Estimated reading time: 1 minute, 34 seconds

Lip Service Listening

Estimated reading time: 1 minute, 34 seconds

I recently wrote a post recommending a new approach to listening. This post attempts to concisely explain a kind of surface listening I see around me often. I call it “lip service listening”.

Briefly, it is when someone realizes they should be listening to another person’s ideas, and they want to show they are listening by outwardly amplifying that work, but in reality they have not deeply absorbed the work or engaged with the ideas. Person A is the listener. Person B is the person whose idea they pay lip service to.

For example:

  1. Person A constantly includes Person B in Twitter lists of people they appreciate but never engage with their ideas in specific ways, like actually quoting something they wrote
  2. Person A cites Person B’s work in articles but after the citation, proceeds to ignore person B’s ideas in the rest of the article. It *looks* as if Person A has cited Person B, but it is a technical citation. Ticking a box. Not a real engagement with the ideas. Occasionally, this includes misappropriation or misunderstandings of Person B’s ideas (so actually looks like engaging with the ideas but actually does not use them the way Person B intended. Tricky one).
  3. Person A invites Person B to be part of a group or team. But the team continues to work exactly as they have before person B came, which makes it difficult if not impossible for Person B’s different ideas to be included or integrated at all

The funny thing is that Person A is probably genuinely recognizing the importance of engaging with person B’s ideas, but unable to go beyond the surface and it’s a tokenizing type of listening and a showing off of their ability to listen. Like, that they need to give evidence that they listened. Hence the lip service.

Bet you have seen this quite a bit, eh?

6 thoughts on “Lip Service Listening

  1. There’s so much to be learned by listening that it might be a discipline in itself. Often my own thoughts get in the way–or is the need to be heard? I think we learn by observation that those in the room whose mouths move the most get the credit or being in charge.
    Anyway, need to read the paper you and Autumm authored and comment wisely instead of just responding with my usual ready made responses.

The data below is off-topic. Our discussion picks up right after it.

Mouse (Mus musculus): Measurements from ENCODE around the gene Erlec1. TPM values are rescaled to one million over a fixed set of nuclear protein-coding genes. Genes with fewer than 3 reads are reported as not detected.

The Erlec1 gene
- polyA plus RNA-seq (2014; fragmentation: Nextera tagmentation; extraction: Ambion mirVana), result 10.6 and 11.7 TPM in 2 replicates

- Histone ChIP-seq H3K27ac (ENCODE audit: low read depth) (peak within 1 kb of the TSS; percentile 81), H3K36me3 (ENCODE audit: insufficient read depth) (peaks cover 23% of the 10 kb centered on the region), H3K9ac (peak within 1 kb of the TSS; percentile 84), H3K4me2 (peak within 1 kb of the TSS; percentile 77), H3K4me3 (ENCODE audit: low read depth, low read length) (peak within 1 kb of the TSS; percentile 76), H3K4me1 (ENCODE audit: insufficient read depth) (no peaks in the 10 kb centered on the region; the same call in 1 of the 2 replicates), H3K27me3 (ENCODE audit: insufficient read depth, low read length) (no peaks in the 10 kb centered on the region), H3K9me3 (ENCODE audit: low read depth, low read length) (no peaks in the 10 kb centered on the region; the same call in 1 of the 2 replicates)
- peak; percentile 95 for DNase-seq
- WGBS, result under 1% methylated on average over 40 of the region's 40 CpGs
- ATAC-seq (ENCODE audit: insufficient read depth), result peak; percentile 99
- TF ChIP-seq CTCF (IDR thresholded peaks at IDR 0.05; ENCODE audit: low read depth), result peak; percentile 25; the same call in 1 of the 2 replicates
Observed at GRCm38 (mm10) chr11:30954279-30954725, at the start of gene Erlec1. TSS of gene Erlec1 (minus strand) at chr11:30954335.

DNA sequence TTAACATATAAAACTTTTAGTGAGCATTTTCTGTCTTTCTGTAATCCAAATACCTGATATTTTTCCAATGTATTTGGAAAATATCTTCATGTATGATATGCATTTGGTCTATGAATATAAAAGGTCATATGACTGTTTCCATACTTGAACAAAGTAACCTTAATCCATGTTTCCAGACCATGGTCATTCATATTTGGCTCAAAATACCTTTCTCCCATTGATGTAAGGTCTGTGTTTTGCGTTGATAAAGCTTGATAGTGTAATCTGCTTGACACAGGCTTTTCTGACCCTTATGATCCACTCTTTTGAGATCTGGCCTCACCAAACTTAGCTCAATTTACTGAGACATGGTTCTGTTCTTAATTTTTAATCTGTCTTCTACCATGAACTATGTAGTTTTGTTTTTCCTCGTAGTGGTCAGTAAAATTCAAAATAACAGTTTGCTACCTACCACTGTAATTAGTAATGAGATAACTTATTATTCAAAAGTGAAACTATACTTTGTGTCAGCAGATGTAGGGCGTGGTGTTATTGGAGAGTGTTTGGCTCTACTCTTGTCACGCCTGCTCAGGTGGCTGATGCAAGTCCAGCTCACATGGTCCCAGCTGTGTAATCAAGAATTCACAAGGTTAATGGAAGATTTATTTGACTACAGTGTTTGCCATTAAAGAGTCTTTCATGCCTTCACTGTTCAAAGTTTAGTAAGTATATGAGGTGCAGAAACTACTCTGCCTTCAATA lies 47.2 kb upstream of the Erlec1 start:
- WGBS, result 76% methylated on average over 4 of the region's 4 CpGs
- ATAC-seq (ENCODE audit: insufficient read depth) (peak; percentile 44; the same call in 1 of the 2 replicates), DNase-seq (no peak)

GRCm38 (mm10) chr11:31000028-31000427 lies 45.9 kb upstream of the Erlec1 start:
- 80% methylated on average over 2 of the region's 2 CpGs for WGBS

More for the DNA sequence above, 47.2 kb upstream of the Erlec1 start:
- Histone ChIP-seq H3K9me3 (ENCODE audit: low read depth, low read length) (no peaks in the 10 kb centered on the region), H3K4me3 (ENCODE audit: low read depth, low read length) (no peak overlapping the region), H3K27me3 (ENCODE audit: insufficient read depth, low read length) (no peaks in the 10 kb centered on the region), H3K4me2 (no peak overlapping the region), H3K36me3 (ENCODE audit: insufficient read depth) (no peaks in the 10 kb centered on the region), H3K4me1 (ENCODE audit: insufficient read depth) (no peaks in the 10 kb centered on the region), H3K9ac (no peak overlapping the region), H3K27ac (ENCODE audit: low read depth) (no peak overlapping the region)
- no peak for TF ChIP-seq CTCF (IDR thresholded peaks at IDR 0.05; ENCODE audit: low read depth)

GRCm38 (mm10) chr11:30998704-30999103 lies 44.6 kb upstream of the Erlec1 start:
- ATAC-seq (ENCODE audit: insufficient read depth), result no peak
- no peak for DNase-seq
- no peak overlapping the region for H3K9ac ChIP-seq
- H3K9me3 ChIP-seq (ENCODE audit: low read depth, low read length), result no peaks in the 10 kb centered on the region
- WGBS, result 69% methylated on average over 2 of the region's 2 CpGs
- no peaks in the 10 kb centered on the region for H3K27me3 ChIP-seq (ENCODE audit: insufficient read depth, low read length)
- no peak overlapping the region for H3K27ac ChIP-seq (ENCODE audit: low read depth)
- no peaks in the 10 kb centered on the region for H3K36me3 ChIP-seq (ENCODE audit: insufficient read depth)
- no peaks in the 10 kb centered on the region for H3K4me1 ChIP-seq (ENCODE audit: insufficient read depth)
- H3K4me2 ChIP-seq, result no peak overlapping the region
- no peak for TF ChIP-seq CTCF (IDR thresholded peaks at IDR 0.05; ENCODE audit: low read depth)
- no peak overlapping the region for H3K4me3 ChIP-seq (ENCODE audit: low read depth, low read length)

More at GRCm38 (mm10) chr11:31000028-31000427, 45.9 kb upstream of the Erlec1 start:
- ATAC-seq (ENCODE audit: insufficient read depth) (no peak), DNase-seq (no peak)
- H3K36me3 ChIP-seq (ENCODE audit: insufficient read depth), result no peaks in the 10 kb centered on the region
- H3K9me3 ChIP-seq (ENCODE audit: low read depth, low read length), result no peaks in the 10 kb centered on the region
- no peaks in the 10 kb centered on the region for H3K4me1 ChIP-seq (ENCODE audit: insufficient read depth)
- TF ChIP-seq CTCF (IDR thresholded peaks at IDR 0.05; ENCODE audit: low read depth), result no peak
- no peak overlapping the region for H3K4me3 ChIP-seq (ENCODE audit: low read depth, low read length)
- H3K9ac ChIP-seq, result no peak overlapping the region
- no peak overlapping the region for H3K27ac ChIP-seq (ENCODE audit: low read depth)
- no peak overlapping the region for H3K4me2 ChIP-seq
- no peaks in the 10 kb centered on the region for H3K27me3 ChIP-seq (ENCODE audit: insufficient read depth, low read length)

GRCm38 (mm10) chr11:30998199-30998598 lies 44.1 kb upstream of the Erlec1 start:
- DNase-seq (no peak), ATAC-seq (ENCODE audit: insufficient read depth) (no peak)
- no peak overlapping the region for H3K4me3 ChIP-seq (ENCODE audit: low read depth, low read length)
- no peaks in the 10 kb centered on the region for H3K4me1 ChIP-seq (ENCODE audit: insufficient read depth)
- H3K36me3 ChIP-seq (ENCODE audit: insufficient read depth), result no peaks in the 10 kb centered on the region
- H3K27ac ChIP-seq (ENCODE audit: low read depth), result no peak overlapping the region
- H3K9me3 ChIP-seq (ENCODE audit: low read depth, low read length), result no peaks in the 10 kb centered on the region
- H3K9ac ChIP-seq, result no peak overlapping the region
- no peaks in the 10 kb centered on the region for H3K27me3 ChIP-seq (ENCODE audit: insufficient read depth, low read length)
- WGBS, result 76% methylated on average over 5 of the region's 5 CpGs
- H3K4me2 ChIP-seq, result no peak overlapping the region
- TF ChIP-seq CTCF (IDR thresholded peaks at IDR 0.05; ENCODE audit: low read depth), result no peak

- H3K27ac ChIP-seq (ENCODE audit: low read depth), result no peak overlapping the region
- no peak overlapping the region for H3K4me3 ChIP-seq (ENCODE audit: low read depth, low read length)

You mentioned parenting in your New Approach for Listening blog and thought you and other Mom’s might like this:
    Motherhood is the most complex topic I have ever reported on. And yet it has been treated as niche and unimportant.
    By Hillary Frank


    1. Thanks for the link, Scott! Just love the excerpt already. Also – the article Autumm and I wrote doesn’t focus on listening… i was writing about listening because i felt people who don’t listen well wouldn’t “get it”

  2. Hi, Maha, thanks for this…the phrase “lip service listening” resonated with me, both around citation practices and in terms of the types of online interactions on Twitter and elsewhere that seem like dialogue but are really people talking past one another.

    I’m working on a short piece on the possibility of radical listening in digital spaces, and in my nascent understanding of radical listening, it sounds like exactly the opposite of lip service listening. Sharing in case it’s of interest: “radical listening involves consciously valuing others by attempting to hear what the speaker is saying for the meaning he or she intends, rather than the meaning the listener interprets through his/her own view of the world.” (Winchell, Kress, and Tobin, 2016, p. 5 – In another piece, Tobin directly addresses scholarly citation, saying that a form of radical listening to a text would be for an author to “make every attempt to establish what the excerpt means in the larger context in which it is published” (Tobin, 2009, p. 507) before entering into dialogue with it within the context of the author’s own work. Interesting stuff.

    1. Thanks so much for this, Sarah. Reading this made me think about how online spaces that allow us to engage with an author in sustained ways via their blogs or Twitter make us understand their more formal writing or speaking in context…vs what happens when you just read a quote by them but not the broader work or context. I look forward to reading your own piece once it’s out…but thanks for your comment and the link. My next blogpost (published yday i think) ties listening with epistemic injustice. Unsure if you would find it useful, but thought I would mention it

  3. Thanks Maha – and thank you to Scott and Sarah too for their additional inks…
    Just a thought – whilst I absolutely take your point – I do think that some of this ‘drive by’ listening – and reading – is also linked to the high workloads and higher expectations placed upon academics – and thus the ‘burnout’ we all suffer from. We just don’t have the quality time, the slow time ( to actually be proper academics at all. So for some of us this shadow academia – where we just barely hang on to doing any listening/reading – let alone radical or slow or active listening/reading – feels like as good as it gets?

    1. Umm yeah. But you listen more easily to what you have been exposed to, so there is that systemic issue. Read my next post on epistemic injustice 🙂

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